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Oral history interview with Morris Lipson

Oral History | Accession Number: 1990.338.42 | RG Number: RG-50.037.0042

Morris Lipson, born in 1920 in Łódź, Poland, describes being the youngest of three children; attending public and religious school; his parents having a wholesale shoe business; going to Warsaw, Poland when Hitler invaded and going home after four weeks; the establishment of the ghetto in 1940 and conditions there; working in a factory of straw shoes; the ghetto being liquidated in 1944 and being taken on cattle trains to Auschwitz with his mother, sister, and brother; the men and women being separated; being sent to work in a rubber factory in Hanover, Germany; being sent to build barracks and work in mines 50 miles away; having an accident with his finger, which had to be cut off; people dying from starvation; being marched for several days to Bergen-Belsen; being freed by the British; being taken in an ambulance on a stretcher to a military hospital; being taken to Sweden to recuperate; meeting his future wife in Stockholm, Sweden; their daughter’s birth in Sweden in 1947; immigrating to the United States in 1954; and his sadness that his children didn't have grandparents, aunts, and uncles like all other children.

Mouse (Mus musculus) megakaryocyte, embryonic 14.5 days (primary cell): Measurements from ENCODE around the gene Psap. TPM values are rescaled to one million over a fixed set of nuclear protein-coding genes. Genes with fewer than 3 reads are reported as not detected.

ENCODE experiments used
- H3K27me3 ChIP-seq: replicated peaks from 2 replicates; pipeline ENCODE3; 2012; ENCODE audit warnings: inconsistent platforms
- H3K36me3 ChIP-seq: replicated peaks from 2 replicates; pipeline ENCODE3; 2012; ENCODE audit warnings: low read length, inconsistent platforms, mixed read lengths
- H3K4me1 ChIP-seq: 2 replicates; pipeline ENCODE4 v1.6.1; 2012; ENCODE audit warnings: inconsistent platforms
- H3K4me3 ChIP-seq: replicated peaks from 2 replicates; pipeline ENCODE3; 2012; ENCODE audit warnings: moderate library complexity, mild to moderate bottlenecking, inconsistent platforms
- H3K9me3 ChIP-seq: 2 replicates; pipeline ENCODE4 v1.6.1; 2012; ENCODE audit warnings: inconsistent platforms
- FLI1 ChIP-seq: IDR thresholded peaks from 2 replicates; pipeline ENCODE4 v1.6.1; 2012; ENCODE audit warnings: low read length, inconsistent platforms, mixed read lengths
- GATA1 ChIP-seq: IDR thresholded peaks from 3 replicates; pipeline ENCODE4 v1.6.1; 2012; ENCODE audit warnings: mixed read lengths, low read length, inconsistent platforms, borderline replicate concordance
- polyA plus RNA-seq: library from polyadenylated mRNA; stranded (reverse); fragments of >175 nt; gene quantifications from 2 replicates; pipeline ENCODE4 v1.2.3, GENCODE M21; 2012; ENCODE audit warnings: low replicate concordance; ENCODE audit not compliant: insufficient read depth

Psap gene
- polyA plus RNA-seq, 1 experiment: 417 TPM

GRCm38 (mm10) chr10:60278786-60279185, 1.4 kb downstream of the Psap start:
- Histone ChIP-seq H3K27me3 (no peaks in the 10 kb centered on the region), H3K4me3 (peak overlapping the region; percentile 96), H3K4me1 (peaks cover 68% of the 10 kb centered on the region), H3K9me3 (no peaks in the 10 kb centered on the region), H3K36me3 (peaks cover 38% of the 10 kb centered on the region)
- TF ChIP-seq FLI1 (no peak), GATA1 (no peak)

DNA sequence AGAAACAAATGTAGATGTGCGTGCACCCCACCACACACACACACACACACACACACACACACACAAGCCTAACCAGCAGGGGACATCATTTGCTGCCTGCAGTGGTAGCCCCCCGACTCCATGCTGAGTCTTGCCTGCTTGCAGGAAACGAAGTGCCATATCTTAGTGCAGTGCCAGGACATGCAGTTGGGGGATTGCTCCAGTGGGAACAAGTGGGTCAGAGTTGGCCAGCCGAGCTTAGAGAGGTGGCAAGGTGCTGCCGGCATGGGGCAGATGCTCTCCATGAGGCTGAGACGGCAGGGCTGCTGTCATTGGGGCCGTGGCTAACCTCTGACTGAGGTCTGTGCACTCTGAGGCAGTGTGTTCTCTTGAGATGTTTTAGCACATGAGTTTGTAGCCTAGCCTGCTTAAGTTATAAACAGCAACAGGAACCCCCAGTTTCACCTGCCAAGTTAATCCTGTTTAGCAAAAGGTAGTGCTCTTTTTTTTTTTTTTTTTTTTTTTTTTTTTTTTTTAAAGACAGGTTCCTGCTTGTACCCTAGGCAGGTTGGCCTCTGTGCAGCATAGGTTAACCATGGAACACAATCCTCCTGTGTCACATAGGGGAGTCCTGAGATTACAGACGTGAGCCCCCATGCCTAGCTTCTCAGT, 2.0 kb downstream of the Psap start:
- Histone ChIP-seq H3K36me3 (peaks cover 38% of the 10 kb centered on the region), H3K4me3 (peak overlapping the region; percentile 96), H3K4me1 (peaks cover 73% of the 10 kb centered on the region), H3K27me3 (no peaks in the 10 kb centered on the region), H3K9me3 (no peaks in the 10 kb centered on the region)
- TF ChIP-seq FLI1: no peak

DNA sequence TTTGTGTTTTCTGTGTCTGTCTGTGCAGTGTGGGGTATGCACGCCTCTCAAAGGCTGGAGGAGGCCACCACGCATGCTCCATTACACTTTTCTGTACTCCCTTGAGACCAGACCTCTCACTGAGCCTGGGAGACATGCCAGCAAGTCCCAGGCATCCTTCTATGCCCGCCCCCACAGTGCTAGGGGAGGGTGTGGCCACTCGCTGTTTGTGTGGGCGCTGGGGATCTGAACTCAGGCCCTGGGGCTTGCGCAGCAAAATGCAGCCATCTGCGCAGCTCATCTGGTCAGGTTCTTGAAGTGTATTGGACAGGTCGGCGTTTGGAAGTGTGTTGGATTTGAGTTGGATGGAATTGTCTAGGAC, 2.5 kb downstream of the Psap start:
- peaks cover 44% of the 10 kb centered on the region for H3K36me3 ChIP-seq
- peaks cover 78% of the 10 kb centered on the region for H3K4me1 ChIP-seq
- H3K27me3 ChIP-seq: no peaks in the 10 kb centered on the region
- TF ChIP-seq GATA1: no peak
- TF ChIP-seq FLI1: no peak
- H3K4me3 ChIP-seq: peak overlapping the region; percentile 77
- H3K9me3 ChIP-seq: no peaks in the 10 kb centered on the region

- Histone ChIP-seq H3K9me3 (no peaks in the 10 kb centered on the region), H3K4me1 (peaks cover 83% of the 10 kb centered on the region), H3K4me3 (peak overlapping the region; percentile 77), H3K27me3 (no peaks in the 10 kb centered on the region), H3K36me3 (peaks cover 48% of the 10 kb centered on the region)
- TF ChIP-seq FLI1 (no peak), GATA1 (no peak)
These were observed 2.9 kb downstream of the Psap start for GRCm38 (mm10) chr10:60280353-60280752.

Some video files begin with 10-60 seconds of color bars.
Morris Lipson
Mrs. Toby Back
1 videocassette (VHS) : sound, color ; 1/2 in..
Record last modified: 2020-03-26 09:35:09
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